Post-development: rejecting the notion of development

Towards the end of the twentieth century we saw a series of upheavals that have reshaped history forever – the breakup of Yugoslavia and the Soviet Union, the reunification of Germany, and the ascent of China. The fall of communism gave strength to neoliberalism and modernisation across the globe, but with the strengthening of these market-based nuances outlook for development started to drop. A new school of thought then emerged, questioning the very notion of development.

 

This school of thought is called post-development, which rose from the heels of three “postist” theories: post-modernism, post-colonialism, and, most significantly, post-structuralism (the theory actually anchors itself too much on the concepts put forward by French philosopher Michel Foucault). Post-development thinkers have used Foucauldian concepts to ultimately reject the notion of development; they view development as a discourse and a globalised bureaucratic force. 

 

For post-development theorists, development can be viewed in four aspects – as discourse, violence, neo-colonialismand failure. Essentially, post-development theorists claim that because of these four aspects, development has been seen as marginalising or dichotomising certain sectors (e.g. Western realities become universal, aspects of cultural, environmental, and human violence, etc). Post-development sees development as a discourse embedded with power relations, and that it has caused more pain and violence than emancipation. Ergo, development is merely an extension of capitalism. Post-development is seen as revolutionary, visionary, and reformist.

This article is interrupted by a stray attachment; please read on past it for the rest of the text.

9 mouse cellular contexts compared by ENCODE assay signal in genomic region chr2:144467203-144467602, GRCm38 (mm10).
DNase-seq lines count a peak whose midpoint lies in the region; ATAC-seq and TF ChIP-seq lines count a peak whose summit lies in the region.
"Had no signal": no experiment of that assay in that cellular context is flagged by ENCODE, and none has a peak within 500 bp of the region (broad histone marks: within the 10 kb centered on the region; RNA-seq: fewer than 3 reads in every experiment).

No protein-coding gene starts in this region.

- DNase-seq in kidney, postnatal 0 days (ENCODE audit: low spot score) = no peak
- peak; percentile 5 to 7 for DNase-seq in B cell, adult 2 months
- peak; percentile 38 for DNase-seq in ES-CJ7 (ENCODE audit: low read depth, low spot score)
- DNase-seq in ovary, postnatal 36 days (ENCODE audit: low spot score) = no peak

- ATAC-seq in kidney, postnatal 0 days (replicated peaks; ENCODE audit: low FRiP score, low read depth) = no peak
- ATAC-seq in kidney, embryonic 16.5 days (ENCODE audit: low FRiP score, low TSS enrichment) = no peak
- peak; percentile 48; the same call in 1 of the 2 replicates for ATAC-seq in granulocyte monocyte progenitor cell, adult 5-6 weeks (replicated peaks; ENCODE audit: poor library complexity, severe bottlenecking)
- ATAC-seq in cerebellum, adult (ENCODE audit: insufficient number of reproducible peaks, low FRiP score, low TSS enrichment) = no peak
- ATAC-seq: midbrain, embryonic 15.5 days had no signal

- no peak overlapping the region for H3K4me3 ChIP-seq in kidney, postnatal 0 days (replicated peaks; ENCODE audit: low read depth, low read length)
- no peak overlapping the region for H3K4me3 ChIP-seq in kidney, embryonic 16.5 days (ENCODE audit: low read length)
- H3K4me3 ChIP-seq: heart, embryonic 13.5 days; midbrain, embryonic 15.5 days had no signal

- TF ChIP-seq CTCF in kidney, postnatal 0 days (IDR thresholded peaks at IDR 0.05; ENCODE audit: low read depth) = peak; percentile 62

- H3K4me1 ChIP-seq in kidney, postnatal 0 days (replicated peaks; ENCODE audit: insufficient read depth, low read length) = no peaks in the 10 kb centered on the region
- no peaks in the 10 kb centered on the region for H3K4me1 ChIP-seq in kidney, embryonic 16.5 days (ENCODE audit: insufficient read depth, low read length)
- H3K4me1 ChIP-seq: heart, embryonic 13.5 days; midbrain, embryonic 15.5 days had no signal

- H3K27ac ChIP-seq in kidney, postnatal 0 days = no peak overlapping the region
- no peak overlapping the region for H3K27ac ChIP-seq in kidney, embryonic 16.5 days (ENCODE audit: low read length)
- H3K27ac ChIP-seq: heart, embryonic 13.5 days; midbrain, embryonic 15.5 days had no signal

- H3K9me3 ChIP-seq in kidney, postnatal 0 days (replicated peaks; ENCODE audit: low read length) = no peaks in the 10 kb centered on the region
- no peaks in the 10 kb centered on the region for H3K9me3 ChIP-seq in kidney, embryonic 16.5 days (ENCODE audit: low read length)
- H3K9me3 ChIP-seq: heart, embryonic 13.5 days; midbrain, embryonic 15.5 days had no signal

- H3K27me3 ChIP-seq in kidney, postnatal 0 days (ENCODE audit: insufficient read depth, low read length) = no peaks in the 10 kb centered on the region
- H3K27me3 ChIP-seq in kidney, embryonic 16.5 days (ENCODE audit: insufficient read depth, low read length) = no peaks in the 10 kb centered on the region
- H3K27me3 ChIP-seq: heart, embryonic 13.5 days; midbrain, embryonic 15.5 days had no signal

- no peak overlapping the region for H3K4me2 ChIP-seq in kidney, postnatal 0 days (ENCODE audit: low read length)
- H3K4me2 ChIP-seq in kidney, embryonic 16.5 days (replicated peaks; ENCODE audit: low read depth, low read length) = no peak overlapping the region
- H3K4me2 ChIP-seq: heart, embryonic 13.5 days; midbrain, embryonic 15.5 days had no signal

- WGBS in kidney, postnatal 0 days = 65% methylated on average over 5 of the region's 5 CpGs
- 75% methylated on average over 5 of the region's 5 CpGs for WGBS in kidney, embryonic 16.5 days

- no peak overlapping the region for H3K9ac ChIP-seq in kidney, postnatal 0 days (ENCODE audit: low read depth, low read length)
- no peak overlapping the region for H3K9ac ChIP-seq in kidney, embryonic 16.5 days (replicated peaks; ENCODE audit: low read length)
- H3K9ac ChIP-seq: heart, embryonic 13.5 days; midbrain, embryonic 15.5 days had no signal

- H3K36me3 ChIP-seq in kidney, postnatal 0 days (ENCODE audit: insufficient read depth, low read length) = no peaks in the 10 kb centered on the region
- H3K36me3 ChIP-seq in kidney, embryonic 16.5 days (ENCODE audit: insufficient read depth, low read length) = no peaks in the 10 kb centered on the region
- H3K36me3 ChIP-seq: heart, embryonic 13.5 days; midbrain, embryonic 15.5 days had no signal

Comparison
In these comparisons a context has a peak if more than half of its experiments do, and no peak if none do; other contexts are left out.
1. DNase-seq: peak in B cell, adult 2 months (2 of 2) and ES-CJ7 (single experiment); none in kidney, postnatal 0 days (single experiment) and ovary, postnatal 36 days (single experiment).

But is post-development a valid critique of mainstream development? Or is it just a reactionary critique? Critics of post-development would argue that post-development is merely another rundown critique of mainstream development and is just a language game. Some would even argue that post-development proponents have overused, misused, and abused Foucault’s concepts to further their own ideas. 

 

But then again, post-development may just be as strong as mainstream development is when it comes to uplifting the statuses of the poorest of the poor. The succeeding posts will look at how post-development argued for alternatives to development, as well as how post-development played out in the field. 

But for now, I’d like to leave us with a question: How “post” is post-development? 

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